Zuma won the backing of more than 75 percent of the ANC's 3,977 voting delegates at a party conference in Bloemfontein, making him the odds-on favourite to retain the presidency after 2014 general elections.
"The national conference has spoken and we are all part of that decision," a triumphant Zuma said in brief remarks to delegates.
Businessman Cyril Ramaphosa won the deputy presidency setting him up to become Zuma's eventual successor.
The vote took place despite the conference being threatened by right-wing extremists.
Police said four men plotted to kill country president Zuma, Motlanthe, government ministers and senior party officials. The men were charged with treason and terrorism.
Inside the conference there were also plots and intrigue.
Zuma had faced an embarrassing, if lacklustre, leadership challenge from Deputy President Kgalema Motlanthe, who won 991 of the votes.
The scale of Zuma's victory, dubbed a "Zumanami," prompted supporters to mock Motlanthe's camp, gesturing that their quest for change had gone "boom."
It will also take some of the heat off the embattled president.
"Zuma has not come forward with the fancy words, he has done his job. With this leadership we can go forward to 2014," said Tebogo Lekoloane, a voting delegate from Limpopo.
But after three years in power marked by crisis, Zuma faces a tough slog ahead.
He will have to work hard to win back South African voters, who increasingly see the ANC as out of touch, incompetent and corrupt.
Zuma's poll numbers have steadily eroded amid a series of scandals.
Criticism of his administration reached a crescendo earlier this year when police killed 34 striking miners in one day and it emerged that around $27 million (21 million euros) of taxpayers' money had been used to refurbish his private home.
A TNS South Africa poll released on Monday showed Motlanthe's approval ratings at 70 per cent, while Zuma polled 52 per cent -- less than the ANC's total at the last elections.
Despite public anger at the state of the country, the ANC is likely to romp home in 2014.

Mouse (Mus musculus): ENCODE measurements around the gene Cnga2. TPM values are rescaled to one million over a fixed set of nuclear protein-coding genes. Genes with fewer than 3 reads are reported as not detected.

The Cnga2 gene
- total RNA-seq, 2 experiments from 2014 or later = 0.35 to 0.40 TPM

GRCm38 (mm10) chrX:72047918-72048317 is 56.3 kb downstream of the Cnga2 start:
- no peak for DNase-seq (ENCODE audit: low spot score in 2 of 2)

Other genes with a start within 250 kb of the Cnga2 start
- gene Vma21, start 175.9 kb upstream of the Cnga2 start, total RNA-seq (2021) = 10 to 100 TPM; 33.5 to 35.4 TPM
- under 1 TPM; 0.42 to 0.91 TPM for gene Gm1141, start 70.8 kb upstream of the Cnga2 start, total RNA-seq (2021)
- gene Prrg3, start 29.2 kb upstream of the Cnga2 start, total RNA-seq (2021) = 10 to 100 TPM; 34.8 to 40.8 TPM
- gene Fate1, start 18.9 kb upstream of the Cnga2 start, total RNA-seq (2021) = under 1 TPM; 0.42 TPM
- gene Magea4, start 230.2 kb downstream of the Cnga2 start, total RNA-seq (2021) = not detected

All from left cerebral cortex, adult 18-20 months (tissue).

The ANC has consistently received around two thirds of the vote in previous elections since the end of apartheid.
But a poor showing could exacerbate divisions within Africa's oldest liberation movement.
With the opposition Democratic Alliance gaining traction in their personalised attacks on Zuma, the ANC could face a tough scrap to retain control of provinces like Gauteng -- which includes Johannesburg and Pretoria.
Zuma will also face an uphill struggle to correct the course of the ailing South African economy.
Unemployment remains stuck at around 25 percent and the economy is growing at its slowest rate in three years.
Meanwhile crucial sectors like mining have been hobbled by strikes over low wages and are struggling to modernise and reduce reliance on masses of cheap labour.
Credit ratings agencies have warned that further rating downgrades will come if the conference does not see the ANC change course.
Opening the five-day meeting Zuma tried to reassure investors that he does not back calls for mass nationalisations and that the country is not "falling apart."
The election of Ramaphosa as deputy head of the party -- putting him firmly in line to become deputy president -- may also assuage industry's fears.
"We are somewhat sceptical of the impact Ramaphosa can make though the market may interpret him, plus Zuma backing the National Development Plan as being a real positive," said Peter Attard Montalto, an analyst with Japanese bank Nomura.
"What we may have here then is a positive PR boost plus another investor-friendly voice in cabinet but little real change on the ground and in action."
For Motlanthe the outlook seems bleak.
He ran a largely silent campaign that has sometimes appeared more like a protest than a real run at the top office in the country. Defeat leaves him in the political wilderness, with uncertainty even he will remain as the country's deputy president.